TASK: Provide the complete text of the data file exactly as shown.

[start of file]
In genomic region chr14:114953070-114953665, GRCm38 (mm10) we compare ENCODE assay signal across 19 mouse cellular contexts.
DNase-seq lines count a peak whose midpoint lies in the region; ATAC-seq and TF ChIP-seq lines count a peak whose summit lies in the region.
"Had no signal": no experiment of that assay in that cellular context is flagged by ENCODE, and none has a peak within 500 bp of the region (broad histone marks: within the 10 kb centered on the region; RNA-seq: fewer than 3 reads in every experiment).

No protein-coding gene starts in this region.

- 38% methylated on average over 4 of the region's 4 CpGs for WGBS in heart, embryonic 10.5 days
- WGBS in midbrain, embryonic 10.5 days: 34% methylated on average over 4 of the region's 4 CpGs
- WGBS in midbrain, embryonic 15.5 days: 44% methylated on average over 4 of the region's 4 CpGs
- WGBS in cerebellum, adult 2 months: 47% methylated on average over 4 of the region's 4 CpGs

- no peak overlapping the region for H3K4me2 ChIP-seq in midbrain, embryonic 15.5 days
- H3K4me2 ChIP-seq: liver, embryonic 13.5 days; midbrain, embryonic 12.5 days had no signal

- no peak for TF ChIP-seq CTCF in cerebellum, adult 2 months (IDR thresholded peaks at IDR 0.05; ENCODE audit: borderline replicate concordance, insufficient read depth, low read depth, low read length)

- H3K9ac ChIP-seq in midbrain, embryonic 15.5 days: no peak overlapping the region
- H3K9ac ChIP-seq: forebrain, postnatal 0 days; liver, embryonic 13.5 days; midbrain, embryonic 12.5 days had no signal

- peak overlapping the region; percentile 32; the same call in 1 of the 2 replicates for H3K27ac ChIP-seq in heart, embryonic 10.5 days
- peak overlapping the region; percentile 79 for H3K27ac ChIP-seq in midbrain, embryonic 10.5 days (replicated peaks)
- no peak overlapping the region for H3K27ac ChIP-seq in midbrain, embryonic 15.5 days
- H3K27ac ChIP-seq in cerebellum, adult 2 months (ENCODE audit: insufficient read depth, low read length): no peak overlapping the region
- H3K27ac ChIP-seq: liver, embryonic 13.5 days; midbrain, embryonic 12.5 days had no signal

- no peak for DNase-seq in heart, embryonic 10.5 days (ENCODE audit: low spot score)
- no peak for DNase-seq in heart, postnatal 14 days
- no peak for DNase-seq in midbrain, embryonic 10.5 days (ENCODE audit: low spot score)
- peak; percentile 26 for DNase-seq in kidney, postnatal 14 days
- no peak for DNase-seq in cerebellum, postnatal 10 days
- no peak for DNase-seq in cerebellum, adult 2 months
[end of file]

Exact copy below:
In genomic region chr14:114953070-114953665, GRCm38 (mm10) we compare ENCODE assay signal across 19 mouse cellular contexts.
DNase-seq lines count a peak whose midpoint lies in the region; ATAC-seq and TF ChIP-seq lines count a peak whose summit lies in the region.
"Had no signal": no experiment of that assay in that cellular context is flagged by ENCODE, and none has a peak within 500 bp of the region (broad histone marks: within the 10 kb centered on the region; RNA-seq: fewer than 3 reads in every experiment).

No protein-coding gene starts in this region.

- 38% methylated on average over 4 of the region's 4 CpGs for WGBS in heart, embryonic 10.5 days
- WGBS in midbrain, embryonic 10.5 days: 34% methylated on average over 4 of the region's 4 CpGs
- WGBS in midbrain, embryonic 15.5 days: 44% methylated on average over 4 of the region's 4 CpGs
- WGBS in cerebellum, adult 2 months: 47% methylated on average over 4 of the region's 4 CpGs

- no peak overlapping the region for H3K4me2 ChIP-seq in midbrain, embryonic 15.5 days
- H3K4me2 ChIP-seq: liver, embryonic 13.5 days; midbrain, embryonic 12.5 days had no signal

- no peak for TF ChIP-seq CTCF in cerebellum, adult 2 months (IDR thresholded peaks at IDR 0.05; ENCODE audit: borderline replicate concordance, insufficient read depth, low read depth, low read length)

- H3K9ac ChIP-seq in midbrain, embryonic 15.5 days: no peak overlapping the region
- H3K9ac ChIP-seq: forebrain, postnatal 0 days; liver, embryonic 13.5 days; midbrain, embryonic 12.5 days had no signal

- peak overlapping the region; percentile 32; the same call in 1 of the 2 replicates for H3K27ac ChIP-seq in heart, embryonic 10.5 days
- peak overlapping the region; percentile 79 for H3K27ac ChIP-seq in midbrain, embryonic 10.5 days (replicated peaks)
- no peak overlapping the region for H3K27ac ChIP-seq in midbrain, embryonic 15.5 days
- H3K27ac ChIP-seq in cerebellum, adult 2 months (ENCODE audit: insufficient read depth, low read length): no peak overlapping the region
- H3K27ac ChIP-seq: liver, embryonic 13.5 days; midbrain, embryonic 12.5 days had no signal

- no peak for DNase-seq in heart, embryonic 10.5 days (ENCODE audit: low spot score)
- no peak for DNase-seq in heart, postnatal 14 days
- no peak for DNase-seq in midbrain, embryonic 10.5 days (ENCODE audit: low spot score)
- peak; percentile 26 for DNase-seq in kidney, postnatal 14 days
- no peak for DNase-seq in cerebellum, postnatal 10 days
- no peak for DNase-seq in cerebellum, adult 2 months